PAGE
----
With Newcastle United and Huddersfield Town unable to claim a single victory from their opening ten games and their fellow bottom-three resident Fulham having shipped in a staggering 28 goals already it is a small – and very welcome – wonder that the beleaguered trio have yet to resort to the sacking of their coach. After all, in the last ten years alone 13 Premier League managers have either resigned or received their proverbial P45 by this juncture of the campaign while October over that decade has the second highest managerial mortality rate of any calendar month bar those in the close season.
This makes sense when looked at dispassionately. In August excuses are made and half-accepted. In September the rot sets in. By the time the leaves start to fall panic buttons are being pressed in boardrooms across the land.
With that not happening on this occasion it suggests at first glance that lessons have finally been learned; that a collective shift in thinking now has it that knee-jerk dismissals in search of a ‘new manager bounce’ can all-too-often lead only to further disruption and instability. Instead – perhaps – old-fashioned values such as patience and loyalty are back to the fore? Let us hope that is true.
Yet before we start to believe that the days of trigger-happy chairman are behind us another look at the bottom three and a second surveying of history informs us that some caution is necessary on our optimism.
Firstly, the individual circumstances at Craven Cottage, St James’ Park and the Kirklees Stadium come into play here. Slavisa Jokanovic remains a popular figure at Fulham and there is still a great deal of gratitude for the manner in which he guided his side to promotion last term, not to mention admiration for his attacking ethos even if that is what is presently undermining their survival fight. In the north-east frankly Rafa Benitez is the most capable person connected to the club and surely even Mike Ashley acknowledges that, if privately. In west Yorkshire meanwhile Huddersfield chairman has dispensed with any guardedness by candidly stating that David Wagner will ‘100% be the manager next season’ even if the Terriers succumb to the drop.
If the above partly explains why no under-fire boss has yet been fired history sadly loads the gun with ammunition and hands out the blindfolds. In five of the last ten years managers have remained in situ until November only then, on each occasion, a spate of sackings occurred and unsurprisingly, more times than not, they involved clubs languishing near the foot of the table. In short we are now deep into the sacking season and if previous seasons teach us anything it’s that common sense rarely holds out for much longer.
This applies too of course for the entirety of the league. Presently we are in the pleasing position of having all twenty gaffers who began the season still warming their respective hot-seats but nobody is safe once patience wears thin and perceived crisis looms regardless of position or stature. In 2008/09 Alan Curbishley was the first to walk – voluntarily in his case – with his Hammers side elevated in fifth. A year later Mark Hughes was the second manager to fall with his employers at Manchester City not content with chugging along just outside of the top four. In 2012/13 the sacking season began in spectacularly silly fashion when Roberto Di Matteo was relieved of his duties at Stamford Bridge having failed to haul Chelsea from their Champion’s League group. He had guided them to their ultimate continental glory only five months earlier.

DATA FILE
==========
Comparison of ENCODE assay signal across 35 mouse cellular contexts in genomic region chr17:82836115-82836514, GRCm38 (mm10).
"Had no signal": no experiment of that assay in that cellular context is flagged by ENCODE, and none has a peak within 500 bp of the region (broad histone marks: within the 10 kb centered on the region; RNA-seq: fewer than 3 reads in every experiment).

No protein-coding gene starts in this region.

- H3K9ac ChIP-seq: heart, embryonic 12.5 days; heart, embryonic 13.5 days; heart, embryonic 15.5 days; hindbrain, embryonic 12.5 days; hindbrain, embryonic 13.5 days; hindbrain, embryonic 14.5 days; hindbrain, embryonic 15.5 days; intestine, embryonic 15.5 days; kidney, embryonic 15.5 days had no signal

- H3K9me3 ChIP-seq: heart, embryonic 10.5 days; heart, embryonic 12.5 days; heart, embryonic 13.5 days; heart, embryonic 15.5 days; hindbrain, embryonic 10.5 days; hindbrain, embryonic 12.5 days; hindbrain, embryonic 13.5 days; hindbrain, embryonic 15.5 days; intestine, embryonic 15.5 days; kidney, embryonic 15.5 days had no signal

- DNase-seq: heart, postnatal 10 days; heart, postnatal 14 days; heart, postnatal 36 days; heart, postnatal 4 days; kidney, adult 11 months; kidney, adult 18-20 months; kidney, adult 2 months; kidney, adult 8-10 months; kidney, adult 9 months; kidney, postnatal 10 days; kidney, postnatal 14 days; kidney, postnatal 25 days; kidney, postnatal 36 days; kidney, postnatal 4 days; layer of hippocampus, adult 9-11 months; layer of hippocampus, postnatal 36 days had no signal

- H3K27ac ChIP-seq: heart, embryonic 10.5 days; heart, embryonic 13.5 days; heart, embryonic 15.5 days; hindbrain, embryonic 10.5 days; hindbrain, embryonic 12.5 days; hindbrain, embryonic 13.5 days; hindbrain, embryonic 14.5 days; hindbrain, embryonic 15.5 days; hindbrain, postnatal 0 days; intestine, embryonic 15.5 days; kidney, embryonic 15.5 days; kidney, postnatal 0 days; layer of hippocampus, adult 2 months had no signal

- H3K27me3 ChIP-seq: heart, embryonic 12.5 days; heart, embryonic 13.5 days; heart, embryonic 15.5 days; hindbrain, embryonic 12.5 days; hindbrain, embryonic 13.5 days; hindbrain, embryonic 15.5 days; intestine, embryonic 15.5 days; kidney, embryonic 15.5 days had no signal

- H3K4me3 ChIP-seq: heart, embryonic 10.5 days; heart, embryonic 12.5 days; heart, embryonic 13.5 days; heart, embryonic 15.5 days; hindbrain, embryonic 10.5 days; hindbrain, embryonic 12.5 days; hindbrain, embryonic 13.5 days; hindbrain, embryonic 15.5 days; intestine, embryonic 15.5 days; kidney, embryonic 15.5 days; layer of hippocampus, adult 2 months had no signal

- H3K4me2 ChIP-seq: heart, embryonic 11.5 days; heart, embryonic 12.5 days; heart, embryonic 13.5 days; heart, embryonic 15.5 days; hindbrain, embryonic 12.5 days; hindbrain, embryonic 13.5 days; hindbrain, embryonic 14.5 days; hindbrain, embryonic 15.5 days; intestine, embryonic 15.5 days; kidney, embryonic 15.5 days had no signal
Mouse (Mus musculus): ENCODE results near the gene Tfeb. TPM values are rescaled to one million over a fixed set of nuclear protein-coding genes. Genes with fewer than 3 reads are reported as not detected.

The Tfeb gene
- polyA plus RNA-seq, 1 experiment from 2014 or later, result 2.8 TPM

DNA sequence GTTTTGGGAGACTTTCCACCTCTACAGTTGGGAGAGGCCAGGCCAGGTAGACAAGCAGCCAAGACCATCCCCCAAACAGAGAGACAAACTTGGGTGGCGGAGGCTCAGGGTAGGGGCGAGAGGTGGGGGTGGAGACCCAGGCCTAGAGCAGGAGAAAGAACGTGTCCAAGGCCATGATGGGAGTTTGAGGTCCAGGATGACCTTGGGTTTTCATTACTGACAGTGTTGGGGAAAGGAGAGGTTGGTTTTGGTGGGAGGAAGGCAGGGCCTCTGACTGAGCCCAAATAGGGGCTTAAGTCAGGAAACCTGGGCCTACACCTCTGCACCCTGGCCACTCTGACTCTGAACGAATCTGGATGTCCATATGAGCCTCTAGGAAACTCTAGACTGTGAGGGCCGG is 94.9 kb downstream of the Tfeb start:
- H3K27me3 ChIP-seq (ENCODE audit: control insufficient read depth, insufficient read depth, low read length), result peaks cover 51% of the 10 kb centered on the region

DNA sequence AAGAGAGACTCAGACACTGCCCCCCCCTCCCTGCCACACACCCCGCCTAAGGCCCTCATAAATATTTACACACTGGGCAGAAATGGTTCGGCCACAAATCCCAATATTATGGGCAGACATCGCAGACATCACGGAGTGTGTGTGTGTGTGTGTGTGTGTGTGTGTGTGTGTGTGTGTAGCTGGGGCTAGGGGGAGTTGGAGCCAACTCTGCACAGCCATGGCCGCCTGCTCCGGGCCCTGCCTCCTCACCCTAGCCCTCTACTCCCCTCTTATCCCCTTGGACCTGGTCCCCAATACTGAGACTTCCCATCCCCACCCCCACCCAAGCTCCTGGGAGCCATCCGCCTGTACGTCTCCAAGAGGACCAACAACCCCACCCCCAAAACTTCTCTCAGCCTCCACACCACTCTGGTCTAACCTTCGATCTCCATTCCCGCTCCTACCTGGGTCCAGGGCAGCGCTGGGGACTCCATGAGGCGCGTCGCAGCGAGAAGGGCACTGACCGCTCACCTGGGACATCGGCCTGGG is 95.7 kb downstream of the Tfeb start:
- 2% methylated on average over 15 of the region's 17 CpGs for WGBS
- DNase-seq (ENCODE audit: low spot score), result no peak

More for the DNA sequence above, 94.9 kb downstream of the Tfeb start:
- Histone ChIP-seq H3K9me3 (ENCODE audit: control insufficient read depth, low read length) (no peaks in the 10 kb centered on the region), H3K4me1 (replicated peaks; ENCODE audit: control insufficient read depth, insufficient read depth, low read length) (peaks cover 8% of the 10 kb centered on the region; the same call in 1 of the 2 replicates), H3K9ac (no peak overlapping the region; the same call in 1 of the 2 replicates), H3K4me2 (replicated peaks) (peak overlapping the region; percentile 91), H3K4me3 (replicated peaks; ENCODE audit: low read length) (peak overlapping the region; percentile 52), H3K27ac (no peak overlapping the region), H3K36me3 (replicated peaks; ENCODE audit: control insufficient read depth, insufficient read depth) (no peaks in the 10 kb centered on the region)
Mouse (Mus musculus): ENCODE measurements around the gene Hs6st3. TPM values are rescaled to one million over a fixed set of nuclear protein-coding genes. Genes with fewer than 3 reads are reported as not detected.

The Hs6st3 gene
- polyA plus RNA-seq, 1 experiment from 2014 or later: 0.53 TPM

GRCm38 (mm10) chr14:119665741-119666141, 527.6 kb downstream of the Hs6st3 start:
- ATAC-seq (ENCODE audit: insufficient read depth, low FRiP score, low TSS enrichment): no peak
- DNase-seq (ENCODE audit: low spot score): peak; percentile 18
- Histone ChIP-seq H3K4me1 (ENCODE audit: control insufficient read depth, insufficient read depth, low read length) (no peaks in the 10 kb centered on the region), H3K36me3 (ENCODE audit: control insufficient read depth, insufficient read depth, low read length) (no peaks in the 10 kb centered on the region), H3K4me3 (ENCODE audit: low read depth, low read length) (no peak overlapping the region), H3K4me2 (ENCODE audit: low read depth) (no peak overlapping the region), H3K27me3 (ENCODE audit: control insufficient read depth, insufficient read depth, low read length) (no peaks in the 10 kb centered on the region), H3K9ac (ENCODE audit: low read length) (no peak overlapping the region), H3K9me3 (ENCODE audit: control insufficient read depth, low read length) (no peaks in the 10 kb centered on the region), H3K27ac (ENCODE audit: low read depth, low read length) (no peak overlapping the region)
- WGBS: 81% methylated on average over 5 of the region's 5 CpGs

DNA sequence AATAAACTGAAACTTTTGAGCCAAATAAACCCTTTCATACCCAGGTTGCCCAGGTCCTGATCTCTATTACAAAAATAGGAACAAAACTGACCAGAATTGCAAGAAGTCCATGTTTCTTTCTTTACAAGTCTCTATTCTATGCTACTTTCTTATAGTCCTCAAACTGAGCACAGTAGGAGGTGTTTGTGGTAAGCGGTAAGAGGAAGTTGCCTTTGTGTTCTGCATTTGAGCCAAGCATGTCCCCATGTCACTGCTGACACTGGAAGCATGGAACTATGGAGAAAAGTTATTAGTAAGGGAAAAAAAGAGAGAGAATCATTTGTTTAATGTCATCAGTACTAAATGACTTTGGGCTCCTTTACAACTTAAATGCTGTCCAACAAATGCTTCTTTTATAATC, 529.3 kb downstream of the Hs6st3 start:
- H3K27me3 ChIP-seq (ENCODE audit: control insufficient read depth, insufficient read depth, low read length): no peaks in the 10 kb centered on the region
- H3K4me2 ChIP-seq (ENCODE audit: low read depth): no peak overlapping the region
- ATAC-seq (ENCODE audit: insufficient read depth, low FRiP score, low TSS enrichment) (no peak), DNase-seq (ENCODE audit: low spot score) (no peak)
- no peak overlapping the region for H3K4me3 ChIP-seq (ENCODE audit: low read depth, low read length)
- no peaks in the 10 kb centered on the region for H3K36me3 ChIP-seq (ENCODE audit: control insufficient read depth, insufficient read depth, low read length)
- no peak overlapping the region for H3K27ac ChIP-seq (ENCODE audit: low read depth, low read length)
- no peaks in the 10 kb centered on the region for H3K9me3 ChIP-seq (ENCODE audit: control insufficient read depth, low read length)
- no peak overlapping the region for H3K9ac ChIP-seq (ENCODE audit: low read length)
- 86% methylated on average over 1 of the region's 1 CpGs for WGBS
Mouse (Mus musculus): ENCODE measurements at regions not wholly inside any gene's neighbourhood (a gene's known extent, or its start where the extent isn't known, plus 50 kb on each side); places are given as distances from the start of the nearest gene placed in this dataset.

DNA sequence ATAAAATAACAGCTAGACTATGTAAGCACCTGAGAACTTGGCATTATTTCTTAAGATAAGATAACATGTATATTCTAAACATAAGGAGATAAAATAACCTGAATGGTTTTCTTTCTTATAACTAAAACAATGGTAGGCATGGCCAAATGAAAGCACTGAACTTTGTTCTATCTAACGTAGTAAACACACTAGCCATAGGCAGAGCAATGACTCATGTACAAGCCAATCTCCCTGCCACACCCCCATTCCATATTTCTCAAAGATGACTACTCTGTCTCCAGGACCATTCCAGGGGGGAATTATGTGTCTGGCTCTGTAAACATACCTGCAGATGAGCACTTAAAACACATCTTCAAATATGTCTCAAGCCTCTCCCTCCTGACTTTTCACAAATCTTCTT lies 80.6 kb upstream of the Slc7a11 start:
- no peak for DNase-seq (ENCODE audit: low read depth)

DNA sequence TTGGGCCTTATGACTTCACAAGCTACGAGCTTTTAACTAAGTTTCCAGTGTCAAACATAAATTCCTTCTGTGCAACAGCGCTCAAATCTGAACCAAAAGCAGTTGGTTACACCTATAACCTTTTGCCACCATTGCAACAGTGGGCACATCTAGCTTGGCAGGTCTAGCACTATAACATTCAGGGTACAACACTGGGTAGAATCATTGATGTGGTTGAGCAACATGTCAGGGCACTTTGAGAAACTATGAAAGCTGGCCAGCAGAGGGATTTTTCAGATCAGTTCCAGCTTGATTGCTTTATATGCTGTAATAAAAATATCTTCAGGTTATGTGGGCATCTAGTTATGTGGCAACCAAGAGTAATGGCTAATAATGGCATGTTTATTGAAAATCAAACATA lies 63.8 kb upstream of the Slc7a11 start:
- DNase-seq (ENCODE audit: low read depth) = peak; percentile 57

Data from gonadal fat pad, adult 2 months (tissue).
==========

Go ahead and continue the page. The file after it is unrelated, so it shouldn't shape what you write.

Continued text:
Overall from the seventy managers who have suddenly and prematurely departed the scene in the past decade 10% have been in charge of clubs seventh or higher at the time and what is most striking about these under-achieving high-achievers is that their dismissals lack any cohesive pattern. Some are forced out early. Others are fired late on. This is proof, if proof were needed, that at no stage in this extremely pressurised job does the pressure ease.
This naturally is true of every manager through any campaign but is particularly pertinent now in 2018 as November approaches. Because not only is the trend for making changes in the technical area sharply on the rise – with fours, fives and sixes from the early 2000s becoming nines and tens in number – but on the horizon is December, traditionally the zenith of sacking season; the time when patience erodes and a new direction is generally sought.
If October has successfully been navigated that is nothing to December, a month that ‘boasts’ nearly double the amount of casualties leaving their clubs ashen-faced and deemed a failure. If October is hazardous December is brutal. It spares no-one.
Which means even the popular Jokanovic, esteemed Benitez, and highly-regarded Wagner should be concerned and that when factoring in their current security. Especially if the Ls continue to rack up in earnest.
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